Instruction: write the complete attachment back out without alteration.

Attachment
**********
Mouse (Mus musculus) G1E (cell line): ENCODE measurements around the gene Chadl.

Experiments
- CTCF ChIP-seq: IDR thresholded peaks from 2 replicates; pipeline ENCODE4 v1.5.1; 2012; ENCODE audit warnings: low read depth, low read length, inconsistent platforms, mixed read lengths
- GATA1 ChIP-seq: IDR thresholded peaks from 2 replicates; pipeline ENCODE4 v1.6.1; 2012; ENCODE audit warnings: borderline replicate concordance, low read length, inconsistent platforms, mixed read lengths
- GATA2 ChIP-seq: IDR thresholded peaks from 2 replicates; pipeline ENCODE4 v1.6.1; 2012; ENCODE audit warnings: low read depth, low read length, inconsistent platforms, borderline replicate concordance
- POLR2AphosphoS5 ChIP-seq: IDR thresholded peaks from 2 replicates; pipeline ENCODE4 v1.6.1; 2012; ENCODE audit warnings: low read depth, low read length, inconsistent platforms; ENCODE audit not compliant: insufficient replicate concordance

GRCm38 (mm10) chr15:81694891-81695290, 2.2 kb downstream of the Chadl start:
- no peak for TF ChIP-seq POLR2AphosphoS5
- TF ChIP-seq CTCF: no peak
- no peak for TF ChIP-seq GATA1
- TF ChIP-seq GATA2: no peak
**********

Mouse (Mus musculus) G1E (cell line): ENCODE measurements around the gene Chadl.

Experiments
- CTCF ChIP-seq: IDR thresholded peaks from 2 replicates; pipeline ENCODE4 v1.5.1; 2012; ENCODE audit warnings: low read depth, low read length, inconsistent platforms, mixed read lengths
- GATA1 ChIP-seq: IDR thresholded peaks from 2 replicates; pipeline ENCODE4 v1.6.1; 2012; ENCODE audit warnings: borderline replicate concordance, low read length, inconsistent platforms, mixed read lengths
- GATA2 ChIP-seq: IDR thresholded peaks from 2 replicates; pipeline ENCODE4 v1.6.1; 2012; ENCODE audit warnings: low read depth, low read length, inconsistent platforms, borderline replicate concordance
- POLR2AphosphoS5 ChIP-seq: IDR thresholded peaks from 2 replicates; pipeline ENCODE4 v1.6.1; 2012; ENCODE audit warnings: low read depth, low read length, inconsistent platforms; ENCODE audit not compliant: insufficient replicate concordance

GRCm38 (mm10) chr15:81694891-81695290, 2.2 kb downstream of the Chadl start:
- no peak for TF ChIP-seq POLR2AphosphoS5
- TF ChIP-seq CTCF: no peak
- no peak for TF ChIP-seq GATA1
- TF ChIP-seq GATA2: no peak